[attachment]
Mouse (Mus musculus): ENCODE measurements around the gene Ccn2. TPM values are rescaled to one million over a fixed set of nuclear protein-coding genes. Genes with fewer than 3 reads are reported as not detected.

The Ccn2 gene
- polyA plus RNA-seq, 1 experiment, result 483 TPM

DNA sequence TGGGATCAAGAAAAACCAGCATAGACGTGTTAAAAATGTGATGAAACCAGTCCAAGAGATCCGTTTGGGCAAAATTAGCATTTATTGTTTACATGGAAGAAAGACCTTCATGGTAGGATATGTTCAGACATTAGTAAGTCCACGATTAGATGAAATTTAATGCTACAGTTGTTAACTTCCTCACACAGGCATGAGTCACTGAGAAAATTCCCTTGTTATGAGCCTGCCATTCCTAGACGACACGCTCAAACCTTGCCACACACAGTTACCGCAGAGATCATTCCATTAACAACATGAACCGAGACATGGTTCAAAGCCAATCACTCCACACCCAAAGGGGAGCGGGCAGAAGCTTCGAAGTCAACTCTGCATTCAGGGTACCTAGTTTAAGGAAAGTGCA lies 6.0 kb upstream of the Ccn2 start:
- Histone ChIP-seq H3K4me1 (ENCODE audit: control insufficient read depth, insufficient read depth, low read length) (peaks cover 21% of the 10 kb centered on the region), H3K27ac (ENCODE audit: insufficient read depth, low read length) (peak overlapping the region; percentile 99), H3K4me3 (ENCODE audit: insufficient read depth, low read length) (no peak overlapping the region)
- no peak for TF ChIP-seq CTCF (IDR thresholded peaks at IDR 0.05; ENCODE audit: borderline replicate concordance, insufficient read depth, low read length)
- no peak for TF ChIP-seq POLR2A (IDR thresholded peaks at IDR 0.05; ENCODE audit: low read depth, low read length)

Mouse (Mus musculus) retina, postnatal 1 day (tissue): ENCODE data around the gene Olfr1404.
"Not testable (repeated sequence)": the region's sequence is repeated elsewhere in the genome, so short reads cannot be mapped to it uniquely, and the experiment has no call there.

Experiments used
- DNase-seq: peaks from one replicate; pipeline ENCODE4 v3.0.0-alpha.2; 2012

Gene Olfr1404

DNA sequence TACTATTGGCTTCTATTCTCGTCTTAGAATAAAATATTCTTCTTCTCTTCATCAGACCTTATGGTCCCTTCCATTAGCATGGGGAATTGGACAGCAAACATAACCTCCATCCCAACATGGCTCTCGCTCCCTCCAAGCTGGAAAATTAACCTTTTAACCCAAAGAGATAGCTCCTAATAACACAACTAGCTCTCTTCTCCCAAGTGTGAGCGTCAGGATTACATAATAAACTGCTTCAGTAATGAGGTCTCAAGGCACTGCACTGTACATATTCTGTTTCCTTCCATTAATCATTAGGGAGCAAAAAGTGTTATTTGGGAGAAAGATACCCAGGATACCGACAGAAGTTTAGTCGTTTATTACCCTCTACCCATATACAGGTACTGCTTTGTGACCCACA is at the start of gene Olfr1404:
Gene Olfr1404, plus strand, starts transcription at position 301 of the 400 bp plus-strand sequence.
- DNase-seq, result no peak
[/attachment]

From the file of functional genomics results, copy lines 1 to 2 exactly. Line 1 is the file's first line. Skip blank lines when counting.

Mouse (Mus musculus): ENCODE measurements around the gene Ccn2. TPM values are rescaled to one million over a fixed set of nuclear protein-coding genes. Genes with fewer than 3 reads are reported as not detected.

The Ccn2 gene